Would-be iPhone users rooting for a no-contract, prepaid option finally have one, thanks to
Cricket. The carrier, which boasts 6.2 million customers,
announced on Thursday that it would begin selling the iPhone 4S and the iPhone 4 on June 22.
Cricket’s $55 per-month prepaid plan includes unlimited voice, SMS, and data—although that last one comes with an asterisk, thanks to the company’s “fair usage” policy, which limits data to 2.3GB a month.
The downside? Because the carrier can’t be assured of your sweet, sweet monthly payments under a contract, the cost of the phone itself is unsubsidized. For the 16GB iPhone 4S, for example, you’ll pay $500—instead of the $199 or less that you’d pay at most other carriers. The iPhone 4—a phone that was originally released, we’ll remind you, in 2010 and fetches a $99 price in most places—will cost you $400 for 8GB of storage.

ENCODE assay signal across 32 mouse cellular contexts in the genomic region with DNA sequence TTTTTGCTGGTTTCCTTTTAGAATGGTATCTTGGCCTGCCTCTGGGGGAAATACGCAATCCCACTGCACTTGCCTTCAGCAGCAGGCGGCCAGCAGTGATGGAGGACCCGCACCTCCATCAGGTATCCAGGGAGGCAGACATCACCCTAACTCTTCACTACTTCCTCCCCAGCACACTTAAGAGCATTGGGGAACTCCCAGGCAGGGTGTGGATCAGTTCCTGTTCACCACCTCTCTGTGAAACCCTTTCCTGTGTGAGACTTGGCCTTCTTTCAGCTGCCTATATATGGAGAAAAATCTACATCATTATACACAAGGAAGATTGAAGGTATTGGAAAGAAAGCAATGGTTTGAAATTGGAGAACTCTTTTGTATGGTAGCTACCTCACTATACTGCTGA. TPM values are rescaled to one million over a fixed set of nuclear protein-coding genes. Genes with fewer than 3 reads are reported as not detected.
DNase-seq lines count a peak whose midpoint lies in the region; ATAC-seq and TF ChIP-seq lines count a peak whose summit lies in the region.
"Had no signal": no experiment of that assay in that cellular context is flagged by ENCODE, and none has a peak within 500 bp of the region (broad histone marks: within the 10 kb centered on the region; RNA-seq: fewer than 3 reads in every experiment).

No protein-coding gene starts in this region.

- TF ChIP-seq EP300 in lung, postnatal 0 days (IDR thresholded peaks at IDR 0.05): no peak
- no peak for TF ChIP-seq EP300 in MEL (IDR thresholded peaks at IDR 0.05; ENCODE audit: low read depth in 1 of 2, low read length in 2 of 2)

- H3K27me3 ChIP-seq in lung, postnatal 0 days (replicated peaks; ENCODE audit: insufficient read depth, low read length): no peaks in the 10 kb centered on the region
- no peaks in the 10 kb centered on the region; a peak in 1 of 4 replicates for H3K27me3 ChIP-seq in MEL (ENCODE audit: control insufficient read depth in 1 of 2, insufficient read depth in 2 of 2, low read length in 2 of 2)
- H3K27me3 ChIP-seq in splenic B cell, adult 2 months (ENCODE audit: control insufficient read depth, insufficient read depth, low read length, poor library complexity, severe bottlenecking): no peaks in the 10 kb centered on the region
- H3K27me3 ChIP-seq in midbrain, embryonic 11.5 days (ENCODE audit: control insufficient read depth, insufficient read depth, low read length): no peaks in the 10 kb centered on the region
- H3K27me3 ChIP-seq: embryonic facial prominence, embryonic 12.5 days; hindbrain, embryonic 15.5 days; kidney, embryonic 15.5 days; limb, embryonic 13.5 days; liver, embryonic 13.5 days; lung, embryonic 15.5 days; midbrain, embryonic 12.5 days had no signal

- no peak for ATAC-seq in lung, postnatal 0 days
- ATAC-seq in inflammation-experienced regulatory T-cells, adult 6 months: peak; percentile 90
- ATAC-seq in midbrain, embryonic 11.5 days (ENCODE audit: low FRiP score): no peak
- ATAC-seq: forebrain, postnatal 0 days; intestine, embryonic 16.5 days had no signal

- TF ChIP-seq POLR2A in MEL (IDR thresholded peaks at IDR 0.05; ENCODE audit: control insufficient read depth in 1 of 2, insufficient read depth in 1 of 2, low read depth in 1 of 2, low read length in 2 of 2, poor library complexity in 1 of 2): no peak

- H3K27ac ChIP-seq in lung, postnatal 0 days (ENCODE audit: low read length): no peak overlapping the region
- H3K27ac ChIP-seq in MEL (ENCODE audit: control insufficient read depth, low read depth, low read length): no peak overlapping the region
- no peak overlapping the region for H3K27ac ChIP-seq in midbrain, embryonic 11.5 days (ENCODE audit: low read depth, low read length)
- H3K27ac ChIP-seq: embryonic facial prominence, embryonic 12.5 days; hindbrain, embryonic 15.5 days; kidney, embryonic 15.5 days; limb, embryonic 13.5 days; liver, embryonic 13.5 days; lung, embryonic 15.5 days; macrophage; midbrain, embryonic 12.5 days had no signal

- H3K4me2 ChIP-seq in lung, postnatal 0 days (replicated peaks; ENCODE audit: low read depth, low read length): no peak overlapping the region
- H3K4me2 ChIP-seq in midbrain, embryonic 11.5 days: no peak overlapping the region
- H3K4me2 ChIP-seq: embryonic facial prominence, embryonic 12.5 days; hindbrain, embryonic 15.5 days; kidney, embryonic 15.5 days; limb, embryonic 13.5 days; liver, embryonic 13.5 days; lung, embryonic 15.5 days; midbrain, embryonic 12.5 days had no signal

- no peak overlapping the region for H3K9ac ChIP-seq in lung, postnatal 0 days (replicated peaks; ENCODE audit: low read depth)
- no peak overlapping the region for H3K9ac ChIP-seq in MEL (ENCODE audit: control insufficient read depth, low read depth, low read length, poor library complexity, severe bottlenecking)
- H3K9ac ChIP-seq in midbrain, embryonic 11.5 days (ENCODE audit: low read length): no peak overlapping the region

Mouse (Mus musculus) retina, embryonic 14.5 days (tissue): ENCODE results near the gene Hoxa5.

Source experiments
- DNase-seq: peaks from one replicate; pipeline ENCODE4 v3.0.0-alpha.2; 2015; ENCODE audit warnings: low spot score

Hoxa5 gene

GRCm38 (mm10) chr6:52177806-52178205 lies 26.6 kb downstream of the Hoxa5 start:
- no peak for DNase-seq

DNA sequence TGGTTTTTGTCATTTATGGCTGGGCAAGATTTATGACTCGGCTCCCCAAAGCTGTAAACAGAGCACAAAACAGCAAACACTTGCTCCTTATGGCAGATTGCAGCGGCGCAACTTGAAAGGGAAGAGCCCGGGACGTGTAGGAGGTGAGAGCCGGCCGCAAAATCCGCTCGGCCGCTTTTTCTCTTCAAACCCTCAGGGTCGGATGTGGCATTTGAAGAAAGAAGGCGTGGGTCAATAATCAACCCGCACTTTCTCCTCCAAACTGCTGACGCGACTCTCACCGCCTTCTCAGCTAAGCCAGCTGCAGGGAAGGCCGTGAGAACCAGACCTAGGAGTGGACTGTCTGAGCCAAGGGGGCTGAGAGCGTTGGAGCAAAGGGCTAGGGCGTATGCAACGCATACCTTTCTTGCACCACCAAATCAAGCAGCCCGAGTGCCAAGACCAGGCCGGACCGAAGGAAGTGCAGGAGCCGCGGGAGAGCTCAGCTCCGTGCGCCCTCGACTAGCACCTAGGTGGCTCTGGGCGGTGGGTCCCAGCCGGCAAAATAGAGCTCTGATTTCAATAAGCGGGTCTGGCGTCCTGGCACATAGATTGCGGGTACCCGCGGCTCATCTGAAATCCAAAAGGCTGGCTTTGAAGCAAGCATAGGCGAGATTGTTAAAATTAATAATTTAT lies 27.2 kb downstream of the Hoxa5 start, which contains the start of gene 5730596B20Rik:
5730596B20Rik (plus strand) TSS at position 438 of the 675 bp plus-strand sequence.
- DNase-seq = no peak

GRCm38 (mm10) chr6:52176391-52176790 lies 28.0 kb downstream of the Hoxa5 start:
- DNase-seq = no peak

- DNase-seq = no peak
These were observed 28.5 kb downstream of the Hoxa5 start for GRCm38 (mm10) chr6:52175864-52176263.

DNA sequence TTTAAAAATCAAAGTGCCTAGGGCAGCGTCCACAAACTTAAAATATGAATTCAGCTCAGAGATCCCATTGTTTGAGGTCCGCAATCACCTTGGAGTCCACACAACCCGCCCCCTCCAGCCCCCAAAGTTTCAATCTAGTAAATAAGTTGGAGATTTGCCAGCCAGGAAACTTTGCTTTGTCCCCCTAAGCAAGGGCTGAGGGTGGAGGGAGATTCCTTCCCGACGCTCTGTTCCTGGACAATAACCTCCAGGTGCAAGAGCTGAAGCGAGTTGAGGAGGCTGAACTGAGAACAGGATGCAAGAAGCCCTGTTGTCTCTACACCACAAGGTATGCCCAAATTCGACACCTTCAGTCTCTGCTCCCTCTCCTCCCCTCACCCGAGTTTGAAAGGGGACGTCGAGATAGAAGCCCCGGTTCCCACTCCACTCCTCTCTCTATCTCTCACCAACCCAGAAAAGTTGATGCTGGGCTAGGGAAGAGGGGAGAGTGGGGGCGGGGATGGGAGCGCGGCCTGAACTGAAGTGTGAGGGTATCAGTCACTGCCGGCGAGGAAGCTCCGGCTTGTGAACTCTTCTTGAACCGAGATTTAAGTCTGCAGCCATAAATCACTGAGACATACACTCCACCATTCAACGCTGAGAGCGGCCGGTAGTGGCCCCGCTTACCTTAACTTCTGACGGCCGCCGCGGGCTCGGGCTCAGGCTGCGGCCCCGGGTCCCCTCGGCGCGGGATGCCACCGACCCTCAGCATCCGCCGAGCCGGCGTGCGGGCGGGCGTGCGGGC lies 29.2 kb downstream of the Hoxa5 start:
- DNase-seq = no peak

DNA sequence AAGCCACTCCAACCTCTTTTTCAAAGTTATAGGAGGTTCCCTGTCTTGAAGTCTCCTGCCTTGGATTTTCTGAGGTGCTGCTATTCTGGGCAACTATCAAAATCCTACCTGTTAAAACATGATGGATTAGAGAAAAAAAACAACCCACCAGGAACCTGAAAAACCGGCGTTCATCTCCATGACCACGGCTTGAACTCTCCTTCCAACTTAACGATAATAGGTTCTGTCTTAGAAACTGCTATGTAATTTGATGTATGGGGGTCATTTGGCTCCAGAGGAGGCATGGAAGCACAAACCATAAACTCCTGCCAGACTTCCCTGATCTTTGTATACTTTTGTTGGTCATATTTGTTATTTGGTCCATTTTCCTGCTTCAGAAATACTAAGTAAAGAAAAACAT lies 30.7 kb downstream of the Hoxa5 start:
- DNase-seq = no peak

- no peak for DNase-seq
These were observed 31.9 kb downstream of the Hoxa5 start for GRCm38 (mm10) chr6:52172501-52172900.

For many, that tradeoff might well be worth it, given the lower cost and mostly limitless nature of Cricket’s service plan. But coverage might also be a factor for many potential customers: Cricket is far smaller than major players like Verizon, AT&T, Sprint, and T-Mobile, and smaller even than larger regional carriers like MetroPCS and U.S. Cellular. As a smaller carrier, much of Cricket’s nationwide service is provided via agreements with companies like Sprint and MetroPCS. That can mean spotty coverage outside of metropolitan areas, especially in the central regions of the country. Then again, if you stick mainly to places like
Times Square, Cricket might be just fine.
Cricket marks Apple’s first foray into the prepaid market in the the U.S., though it’s previously ventured into that realm in other countries. However, as Apple’s addition of
more carriers into the mix has begun to make the iPhone available to pretty much any postpaid customers who want one, the company may now be looking to appeal to those remaining niches of customers who haven’t yet been served.